In this regard, I don't need to treat my G1 as being a unique data repository. Google is that data repository. Google isn't the data authority, Google is the data conduit for keeping my phone in sync with (oracle calendar, thunderbird addressbook, etc.).

    This isn't "being assimilated", because what Google wants is to be that data authority. But, instead of giving them that role, they're merely going to be the slave to whatever my local SyncML server says. I think it's far more practical to approach it this way, than to try to eliminate Google from my Google Phone.
     
  16. simmcrd

    simmcrd Active Member This Topic's Starter

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    I very well may do that, but I would have to find the time to learn Java. This is probably the incentive I need. Thanks for the vote of confidence.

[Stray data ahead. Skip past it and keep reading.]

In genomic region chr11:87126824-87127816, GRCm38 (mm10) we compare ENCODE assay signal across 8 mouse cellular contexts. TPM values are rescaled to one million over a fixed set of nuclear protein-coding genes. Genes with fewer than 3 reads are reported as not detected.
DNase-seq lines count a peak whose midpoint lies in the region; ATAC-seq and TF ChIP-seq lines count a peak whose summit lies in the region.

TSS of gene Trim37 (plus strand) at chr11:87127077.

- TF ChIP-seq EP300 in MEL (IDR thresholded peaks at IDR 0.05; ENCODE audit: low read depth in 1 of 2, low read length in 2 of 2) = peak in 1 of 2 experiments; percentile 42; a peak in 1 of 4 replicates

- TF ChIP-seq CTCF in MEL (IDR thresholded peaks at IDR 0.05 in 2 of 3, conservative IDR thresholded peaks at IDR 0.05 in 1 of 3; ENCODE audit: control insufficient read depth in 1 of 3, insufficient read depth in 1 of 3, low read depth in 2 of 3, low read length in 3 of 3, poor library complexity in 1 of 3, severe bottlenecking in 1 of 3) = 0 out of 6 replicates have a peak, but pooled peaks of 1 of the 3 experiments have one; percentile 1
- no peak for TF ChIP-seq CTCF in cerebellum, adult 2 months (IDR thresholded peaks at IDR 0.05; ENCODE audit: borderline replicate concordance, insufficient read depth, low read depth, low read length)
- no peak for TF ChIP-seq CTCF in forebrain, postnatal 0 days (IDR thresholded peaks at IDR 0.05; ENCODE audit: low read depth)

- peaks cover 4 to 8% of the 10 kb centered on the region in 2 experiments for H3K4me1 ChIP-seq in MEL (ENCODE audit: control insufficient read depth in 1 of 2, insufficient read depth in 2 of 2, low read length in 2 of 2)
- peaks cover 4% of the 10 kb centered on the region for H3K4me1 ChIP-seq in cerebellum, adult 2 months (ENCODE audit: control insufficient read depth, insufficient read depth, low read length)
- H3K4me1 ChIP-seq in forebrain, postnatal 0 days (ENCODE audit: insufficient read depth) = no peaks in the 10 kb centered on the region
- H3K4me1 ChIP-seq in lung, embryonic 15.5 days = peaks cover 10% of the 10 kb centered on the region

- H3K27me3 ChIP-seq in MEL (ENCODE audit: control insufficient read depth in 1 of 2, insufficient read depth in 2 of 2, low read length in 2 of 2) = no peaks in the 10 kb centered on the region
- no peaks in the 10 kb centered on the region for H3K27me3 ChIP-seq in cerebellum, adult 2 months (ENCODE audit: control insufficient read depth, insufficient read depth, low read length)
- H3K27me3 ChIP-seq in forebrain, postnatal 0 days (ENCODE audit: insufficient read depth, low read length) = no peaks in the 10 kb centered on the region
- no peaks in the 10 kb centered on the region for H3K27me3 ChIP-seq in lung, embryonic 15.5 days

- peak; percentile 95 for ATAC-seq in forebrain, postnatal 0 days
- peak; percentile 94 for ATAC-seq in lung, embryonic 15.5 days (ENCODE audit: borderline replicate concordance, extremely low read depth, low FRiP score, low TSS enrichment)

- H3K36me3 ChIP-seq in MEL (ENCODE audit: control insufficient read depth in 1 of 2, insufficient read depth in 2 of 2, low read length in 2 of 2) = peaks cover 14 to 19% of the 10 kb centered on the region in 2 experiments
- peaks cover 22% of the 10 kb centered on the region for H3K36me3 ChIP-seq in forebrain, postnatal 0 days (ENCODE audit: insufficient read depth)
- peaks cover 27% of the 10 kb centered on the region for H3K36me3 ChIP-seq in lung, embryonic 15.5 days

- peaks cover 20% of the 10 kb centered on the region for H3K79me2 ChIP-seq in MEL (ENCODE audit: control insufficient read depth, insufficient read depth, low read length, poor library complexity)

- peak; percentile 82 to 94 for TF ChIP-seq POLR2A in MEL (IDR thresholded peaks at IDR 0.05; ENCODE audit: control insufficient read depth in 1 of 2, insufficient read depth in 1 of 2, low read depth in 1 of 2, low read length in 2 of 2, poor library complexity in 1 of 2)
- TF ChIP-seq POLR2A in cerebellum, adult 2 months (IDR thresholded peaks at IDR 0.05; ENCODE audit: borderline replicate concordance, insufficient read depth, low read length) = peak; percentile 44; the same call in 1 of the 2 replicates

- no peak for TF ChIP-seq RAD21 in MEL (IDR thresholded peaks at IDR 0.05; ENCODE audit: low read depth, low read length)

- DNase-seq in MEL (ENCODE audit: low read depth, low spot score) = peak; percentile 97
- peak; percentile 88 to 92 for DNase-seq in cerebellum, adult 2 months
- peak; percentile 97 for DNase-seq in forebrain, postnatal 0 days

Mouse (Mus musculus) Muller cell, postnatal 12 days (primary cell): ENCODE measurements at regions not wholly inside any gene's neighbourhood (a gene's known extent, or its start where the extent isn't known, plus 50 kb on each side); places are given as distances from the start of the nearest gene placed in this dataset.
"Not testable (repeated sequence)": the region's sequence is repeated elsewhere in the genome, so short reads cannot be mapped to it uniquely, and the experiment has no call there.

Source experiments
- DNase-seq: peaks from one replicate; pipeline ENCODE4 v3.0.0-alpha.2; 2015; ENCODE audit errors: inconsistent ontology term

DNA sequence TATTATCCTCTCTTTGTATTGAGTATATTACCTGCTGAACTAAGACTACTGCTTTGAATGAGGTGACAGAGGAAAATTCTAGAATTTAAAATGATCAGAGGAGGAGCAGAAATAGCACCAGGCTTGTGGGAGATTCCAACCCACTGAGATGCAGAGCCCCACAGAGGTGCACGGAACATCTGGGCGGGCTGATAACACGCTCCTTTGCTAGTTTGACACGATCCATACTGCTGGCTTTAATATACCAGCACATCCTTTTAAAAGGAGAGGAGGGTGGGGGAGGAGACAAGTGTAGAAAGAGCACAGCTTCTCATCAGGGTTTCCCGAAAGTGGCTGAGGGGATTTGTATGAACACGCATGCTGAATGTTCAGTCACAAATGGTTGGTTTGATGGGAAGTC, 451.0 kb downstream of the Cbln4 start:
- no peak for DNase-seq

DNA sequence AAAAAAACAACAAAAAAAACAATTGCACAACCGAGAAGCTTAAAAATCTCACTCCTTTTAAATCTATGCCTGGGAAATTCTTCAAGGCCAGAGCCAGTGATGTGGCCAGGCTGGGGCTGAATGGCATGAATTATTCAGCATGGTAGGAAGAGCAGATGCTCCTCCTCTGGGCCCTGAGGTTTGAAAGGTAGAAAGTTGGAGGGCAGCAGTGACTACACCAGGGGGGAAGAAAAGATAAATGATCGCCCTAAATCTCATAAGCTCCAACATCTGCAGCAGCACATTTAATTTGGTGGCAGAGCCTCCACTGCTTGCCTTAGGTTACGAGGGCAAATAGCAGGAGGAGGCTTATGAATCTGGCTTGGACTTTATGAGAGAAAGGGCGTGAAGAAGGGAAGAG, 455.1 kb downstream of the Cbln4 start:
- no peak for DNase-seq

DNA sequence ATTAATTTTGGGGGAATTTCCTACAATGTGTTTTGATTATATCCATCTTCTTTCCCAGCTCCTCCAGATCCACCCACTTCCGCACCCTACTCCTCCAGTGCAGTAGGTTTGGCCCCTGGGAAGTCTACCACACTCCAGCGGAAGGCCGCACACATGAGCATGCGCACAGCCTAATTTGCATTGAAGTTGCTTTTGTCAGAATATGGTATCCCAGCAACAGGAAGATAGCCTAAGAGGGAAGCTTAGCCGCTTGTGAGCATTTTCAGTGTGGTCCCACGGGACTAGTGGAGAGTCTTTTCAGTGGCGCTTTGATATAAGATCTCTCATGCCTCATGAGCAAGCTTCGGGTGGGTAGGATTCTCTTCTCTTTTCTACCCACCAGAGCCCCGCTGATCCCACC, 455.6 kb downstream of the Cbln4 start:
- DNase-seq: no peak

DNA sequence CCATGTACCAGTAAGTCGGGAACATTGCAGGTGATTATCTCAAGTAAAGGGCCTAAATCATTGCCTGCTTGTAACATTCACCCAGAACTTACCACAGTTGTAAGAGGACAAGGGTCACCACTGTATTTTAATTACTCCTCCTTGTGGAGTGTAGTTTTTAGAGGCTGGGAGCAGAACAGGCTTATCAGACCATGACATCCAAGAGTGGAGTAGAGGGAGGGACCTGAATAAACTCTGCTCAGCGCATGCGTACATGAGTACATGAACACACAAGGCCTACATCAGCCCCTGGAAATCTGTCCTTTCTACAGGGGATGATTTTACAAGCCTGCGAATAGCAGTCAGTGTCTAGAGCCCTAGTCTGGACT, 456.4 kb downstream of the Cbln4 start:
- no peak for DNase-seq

17. OrganizedFellow

    OrganizedFellow Well-Known Member

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    HECK YEAH!
    Anyone use 30 Boxes?
     
  18. p_quarles

    p_quarles Member

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    Just today (at least this is the first I've seen it), Funambol Contacts was added to the Market. Promises to sync via a SyncML server, so still requires a third-party site but at least adds another option.
     
  19. johnkzin

    johnkzin Well-Known Member

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    Too bad the funambol one is contacts only. What I actually need is _calendar_.
     
  20. hwfa

    hwfa New Member